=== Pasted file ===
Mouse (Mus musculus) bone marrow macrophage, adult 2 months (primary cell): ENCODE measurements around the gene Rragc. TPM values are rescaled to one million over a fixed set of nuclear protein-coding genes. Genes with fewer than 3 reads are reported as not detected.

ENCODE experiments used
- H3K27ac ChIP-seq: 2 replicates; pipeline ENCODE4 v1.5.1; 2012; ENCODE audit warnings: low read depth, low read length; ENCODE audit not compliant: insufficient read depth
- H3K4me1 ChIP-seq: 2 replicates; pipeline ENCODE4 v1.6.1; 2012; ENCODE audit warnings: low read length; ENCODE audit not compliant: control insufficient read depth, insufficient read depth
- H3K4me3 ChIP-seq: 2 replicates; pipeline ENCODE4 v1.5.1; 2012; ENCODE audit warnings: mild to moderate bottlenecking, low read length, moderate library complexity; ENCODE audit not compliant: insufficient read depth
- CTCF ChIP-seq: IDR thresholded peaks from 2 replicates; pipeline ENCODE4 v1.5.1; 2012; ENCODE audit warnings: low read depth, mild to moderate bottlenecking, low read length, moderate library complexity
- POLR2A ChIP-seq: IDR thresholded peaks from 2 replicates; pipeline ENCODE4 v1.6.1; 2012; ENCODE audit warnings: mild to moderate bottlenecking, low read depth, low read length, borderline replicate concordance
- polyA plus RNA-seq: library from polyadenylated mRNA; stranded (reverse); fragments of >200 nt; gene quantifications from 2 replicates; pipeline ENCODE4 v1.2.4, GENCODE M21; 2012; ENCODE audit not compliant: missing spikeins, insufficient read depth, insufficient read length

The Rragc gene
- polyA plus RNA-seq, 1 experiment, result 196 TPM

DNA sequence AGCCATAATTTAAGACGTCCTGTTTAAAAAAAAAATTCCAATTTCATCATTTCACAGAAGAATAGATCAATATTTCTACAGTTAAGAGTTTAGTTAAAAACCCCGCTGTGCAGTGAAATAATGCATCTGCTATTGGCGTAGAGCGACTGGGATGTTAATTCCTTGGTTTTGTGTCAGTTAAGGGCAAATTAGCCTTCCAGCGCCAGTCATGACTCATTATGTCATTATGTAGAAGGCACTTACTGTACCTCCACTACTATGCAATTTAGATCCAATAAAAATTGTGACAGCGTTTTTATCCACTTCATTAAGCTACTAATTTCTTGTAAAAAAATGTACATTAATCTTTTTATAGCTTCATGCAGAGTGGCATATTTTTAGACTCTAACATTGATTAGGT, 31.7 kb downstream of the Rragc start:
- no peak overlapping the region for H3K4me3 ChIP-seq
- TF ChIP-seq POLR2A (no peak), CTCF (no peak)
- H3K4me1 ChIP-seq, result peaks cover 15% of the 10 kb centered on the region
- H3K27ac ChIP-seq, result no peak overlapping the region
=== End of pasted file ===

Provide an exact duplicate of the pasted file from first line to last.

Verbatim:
Mouse (Mus musculus) bone marrow macrophage, adult 2 months (primary cell): ENCODE measurements around the gene Rragc. TPM values are rescaled to one million over a fixed set of nuclear protein-coding genes. Genes with fewer than 3 reads are reported as not detected.

ENCODE experiments used
- H3K27ac ChIP-seq: 2 replicates; pipeline ENCODE4 v1.5.1; 2012; ENCODE audit warnings: low read depth, low read length; ENCODE audit not compliant: insufficient read depth
- H3K4me1 ChIP-seq: 2 replicates; pipeline ENCODE4 v1.6.1; 2012; ENCODE audit warnings: low read length; ENCODE audit not compliant: control insufficient read depth, insufficient read depth
- H3K4me3 ChIP-seq: 2 replicates; pipeline ENCODE4 v1.5.1; 2012; ENCODE audit warnings: mild to moderate bottlenecking, low read length, moderate library complexity; ENCODE audit not compliant: insufficient read depth
- CTCF ChIP-seq: IDR thresholded peaks from 2 replicates; pipeline ENCODE4 v1.5.1; 2012; ENCODE audit warnings: low read depth, mild to moderate bottlenecking, low read length, moderate library complexity
- POLR2A ChIP-seq: IDR thresholded peaks from 2 replicates; pipeline ENCODE4 v1.6.1; 2012; ENCODE audit warnings: mild to moderate bottlenecking, low read depth, low read length, borderline replicate concordance
- polyA plus RNA-seq: library from polyadenylated mRNA; stranded (reverse); fragments of >200 nt; gene quantifications from 2 replicates; pipeline ENCODE4 v1.2.4, GENCODE M21; 2012; ENCODE audit not compliant: missing spikeins, insufficient read depth, insufficient read length

The Rragc gene
- polyA plus RNA-seq, 1 experiment, result 196 TPM

DNA sequence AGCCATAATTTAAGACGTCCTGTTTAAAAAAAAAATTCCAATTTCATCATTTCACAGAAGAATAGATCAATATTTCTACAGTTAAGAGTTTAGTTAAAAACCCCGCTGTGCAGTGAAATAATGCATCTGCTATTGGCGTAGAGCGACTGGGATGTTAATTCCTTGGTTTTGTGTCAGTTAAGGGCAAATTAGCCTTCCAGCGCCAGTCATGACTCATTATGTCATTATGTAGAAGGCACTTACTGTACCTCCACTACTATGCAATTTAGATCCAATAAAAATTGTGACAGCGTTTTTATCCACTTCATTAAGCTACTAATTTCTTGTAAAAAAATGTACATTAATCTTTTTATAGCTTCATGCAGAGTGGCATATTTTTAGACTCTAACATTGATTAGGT, 31.7 kb downstream of the Rragc start:
- no peak overlapping the region for H3K4me3 ChIP-seq
- TF ChIP-seq POLR2A (no peak), CTCF (no peak)
- H3K4me1 ChIP-seq, result peaks cover 15% of the 10 kb centered on the region
- H3K27ac ChIP-seq, result no peak overlapping the region